Last week, Swiss private bank Wegelin admitted to allowing more than 100 US citizens to hide $1.2 billion (£0.75bn) from the Internal Revenue Service for almost 10 years.Read the rest here.
The bank accepted fines of $20 million (£12.5m) of restitution, a $22m (£13.7m) fine and $15.8m (£9.84m) more for fees and agreed to shut down its banking operation.
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As well as agreeing to pay $57.8m in fines and restitution to the US authorities, in its guilty plea one of the bank’s managing partners, Otto Bruderer, also set out why Wegelin had continued with activities that it knew were wrong.
First, he explained, the St Gallen-based bank had no branches in the US and believed it was in compliance with Swiss law. Second, he added, “such conduct was common in the Swiss banking industry.”
The appearance of this claim in a court document has alarmed Swiss bankers. With a bevy of regulators in the US probing at least 10 further Swiss banks – including Credit Suisse, Julius Baer, Zürcher Kantonal Bank (ZKB) and HSBC’s Swiss subsidiary – it raises the question of how severe the US treatment of other Swiss lenders will be.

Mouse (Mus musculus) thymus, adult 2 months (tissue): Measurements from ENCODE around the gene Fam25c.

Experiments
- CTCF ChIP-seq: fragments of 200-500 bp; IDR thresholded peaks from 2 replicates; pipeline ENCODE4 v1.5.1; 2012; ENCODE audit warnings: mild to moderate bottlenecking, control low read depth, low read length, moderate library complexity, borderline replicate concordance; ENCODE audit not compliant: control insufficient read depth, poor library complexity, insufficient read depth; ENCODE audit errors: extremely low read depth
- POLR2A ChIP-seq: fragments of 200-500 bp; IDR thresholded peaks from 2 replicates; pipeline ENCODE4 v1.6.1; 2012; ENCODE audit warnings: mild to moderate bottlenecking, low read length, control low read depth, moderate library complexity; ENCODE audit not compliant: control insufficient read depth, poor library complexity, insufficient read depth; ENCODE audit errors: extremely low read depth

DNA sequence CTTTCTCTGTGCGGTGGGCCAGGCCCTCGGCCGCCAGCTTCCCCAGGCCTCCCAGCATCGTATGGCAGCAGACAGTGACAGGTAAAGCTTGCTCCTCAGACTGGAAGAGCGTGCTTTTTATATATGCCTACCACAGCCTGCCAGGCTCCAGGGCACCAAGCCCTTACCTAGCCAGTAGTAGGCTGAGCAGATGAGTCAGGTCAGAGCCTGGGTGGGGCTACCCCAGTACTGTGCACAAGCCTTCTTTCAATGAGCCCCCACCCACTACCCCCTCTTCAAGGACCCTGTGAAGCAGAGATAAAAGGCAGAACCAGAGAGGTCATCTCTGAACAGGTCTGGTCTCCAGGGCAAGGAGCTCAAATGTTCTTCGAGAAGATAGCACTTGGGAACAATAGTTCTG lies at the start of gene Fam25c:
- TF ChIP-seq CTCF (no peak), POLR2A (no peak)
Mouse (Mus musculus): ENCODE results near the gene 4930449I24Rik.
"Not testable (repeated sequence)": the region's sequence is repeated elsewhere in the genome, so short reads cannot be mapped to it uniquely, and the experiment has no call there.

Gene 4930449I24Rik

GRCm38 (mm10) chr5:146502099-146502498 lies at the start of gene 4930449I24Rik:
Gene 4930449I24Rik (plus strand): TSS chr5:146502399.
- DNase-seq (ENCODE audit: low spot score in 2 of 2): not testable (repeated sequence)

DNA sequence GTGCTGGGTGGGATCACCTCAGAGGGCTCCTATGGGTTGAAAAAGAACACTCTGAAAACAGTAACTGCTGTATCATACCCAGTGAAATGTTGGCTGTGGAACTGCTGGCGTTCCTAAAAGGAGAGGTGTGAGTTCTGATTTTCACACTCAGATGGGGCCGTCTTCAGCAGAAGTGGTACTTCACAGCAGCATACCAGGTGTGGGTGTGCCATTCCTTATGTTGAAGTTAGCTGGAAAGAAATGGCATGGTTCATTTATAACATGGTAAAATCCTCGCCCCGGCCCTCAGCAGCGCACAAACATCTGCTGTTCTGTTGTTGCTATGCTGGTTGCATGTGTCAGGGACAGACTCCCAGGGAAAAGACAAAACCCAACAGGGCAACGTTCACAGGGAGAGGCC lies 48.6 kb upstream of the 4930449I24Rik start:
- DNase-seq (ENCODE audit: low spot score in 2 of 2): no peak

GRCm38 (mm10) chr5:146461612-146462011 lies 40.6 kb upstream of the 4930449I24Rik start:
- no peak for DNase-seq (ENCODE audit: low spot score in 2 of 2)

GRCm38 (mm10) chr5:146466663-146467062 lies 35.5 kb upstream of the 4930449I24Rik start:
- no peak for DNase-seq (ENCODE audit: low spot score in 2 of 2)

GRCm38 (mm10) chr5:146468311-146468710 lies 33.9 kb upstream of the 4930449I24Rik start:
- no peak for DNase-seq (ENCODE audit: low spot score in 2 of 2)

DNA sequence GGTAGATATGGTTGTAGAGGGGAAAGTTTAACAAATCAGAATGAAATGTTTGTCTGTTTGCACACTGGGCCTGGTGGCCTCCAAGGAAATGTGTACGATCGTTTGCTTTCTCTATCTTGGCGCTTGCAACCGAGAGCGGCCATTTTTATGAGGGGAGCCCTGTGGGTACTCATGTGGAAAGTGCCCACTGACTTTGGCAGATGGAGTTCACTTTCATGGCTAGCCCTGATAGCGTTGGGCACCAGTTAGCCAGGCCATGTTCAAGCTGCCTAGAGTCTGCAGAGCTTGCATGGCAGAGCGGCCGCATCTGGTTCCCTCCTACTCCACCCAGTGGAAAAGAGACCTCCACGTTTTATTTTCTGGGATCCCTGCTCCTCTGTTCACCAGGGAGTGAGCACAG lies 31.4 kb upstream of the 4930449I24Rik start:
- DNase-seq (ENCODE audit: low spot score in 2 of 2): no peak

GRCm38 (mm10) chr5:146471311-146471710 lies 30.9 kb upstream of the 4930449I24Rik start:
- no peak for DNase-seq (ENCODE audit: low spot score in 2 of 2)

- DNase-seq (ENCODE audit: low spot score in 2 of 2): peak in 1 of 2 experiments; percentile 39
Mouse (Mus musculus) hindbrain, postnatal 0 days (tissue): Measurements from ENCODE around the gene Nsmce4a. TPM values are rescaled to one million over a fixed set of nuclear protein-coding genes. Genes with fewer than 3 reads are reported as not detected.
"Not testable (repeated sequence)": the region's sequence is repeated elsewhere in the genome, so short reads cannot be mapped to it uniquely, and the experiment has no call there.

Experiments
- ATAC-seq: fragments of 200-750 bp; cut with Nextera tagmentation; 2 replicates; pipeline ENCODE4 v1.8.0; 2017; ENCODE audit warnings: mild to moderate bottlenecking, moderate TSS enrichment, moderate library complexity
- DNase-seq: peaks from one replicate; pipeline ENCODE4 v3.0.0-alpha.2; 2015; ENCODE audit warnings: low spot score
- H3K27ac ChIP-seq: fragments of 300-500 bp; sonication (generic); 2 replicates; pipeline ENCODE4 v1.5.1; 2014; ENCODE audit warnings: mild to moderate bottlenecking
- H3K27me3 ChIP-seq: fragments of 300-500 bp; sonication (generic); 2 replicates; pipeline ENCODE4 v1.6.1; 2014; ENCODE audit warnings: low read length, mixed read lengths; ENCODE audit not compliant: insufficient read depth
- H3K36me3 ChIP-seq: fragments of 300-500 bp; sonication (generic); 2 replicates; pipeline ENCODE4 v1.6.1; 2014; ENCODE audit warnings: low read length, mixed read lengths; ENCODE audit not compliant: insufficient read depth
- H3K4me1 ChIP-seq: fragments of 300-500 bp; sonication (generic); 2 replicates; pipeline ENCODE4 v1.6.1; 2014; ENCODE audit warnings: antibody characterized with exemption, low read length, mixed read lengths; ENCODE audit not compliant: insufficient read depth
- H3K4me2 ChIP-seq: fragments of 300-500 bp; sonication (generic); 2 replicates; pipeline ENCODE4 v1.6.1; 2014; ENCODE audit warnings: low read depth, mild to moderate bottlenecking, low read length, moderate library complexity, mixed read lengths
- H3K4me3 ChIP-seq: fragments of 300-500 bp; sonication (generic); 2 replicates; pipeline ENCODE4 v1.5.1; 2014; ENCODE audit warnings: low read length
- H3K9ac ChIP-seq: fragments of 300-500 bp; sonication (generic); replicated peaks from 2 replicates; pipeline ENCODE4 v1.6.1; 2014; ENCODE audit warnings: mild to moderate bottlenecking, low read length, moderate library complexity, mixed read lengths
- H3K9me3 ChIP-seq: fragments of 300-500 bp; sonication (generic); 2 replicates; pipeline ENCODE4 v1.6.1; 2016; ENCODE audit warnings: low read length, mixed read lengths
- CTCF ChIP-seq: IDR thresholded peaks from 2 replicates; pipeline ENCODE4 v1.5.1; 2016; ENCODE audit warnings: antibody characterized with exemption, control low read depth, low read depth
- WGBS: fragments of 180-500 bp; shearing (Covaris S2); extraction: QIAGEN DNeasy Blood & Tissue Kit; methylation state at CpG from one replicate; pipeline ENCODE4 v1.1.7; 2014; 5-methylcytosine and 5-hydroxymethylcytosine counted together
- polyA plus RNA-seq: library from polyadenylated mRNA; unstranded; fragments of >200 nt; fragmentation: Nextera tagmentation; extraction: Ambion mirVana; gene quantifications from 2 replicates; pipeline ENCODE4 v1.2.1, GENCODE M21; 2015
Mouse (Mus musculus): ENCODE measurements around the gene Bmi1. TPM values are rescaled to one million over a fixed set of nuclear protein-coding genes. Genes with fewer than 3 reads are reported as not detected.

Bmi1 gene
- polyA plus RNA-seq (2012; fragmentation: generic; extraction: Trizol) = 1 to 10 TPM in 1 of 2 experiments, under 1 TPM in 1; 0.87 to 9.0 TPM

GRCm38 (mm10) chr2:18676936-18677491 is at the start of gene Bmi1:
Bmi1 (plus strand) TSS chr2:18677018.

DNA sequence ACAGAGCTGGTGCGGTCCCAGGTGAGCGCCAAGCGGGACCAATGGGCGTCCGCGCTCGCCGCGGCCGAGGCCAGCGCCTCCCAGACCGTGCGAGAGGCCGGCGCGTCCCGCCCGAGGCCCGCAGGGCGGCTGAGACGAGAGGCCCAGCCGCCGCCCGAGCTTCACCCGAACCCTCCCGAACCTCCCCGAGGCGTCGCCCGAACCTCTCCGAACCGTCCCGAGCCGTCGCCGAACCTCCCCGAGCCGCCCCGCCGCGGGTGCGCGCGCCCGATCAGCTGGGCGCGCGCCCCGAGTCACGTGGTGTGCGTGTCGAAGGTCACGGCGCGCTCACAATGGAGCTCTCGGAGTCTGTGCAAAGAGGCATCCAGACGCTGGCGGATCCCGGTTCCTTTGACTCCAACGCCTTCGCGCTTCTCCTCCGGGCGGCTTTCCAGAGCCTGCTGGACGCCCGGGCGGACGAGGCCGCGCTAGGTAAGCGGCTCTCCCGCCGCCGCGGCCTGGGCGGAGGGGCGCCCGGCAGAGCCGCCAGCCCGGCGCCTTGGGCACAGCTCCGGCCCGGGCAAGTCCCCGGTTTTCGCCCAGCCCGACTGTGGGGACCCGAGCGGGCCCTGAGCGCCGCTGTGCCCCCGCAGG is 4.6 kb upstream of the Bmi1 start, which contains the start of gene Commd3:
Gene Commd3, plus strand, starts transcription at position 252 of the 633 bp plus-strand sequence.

US authorities have certainly shown no sign of flagging. Three weeks ago, they charged two bankers and one former employee of ZKB with helping US citizens hide $420m of assets from the US Internal Revenue Service. “I don’t believe it is finished yet,” says Teresa Nielsen, an analyst at Bank Vontobel, which is not itself being investigated.
Legal observers take a similar view. Wegelin’s claim about the common nature of its conduct will add fuel to the efforts of US regulators, reckons Joseph A. DiRuzzo III, a senior associate at Fuerst Ittleman David & Joseph, a US law firm.
“The US authorities will use it to at least attempt to bring down the Swiss system of bank secrecy,” he says. “This case is likely to be followed by more.”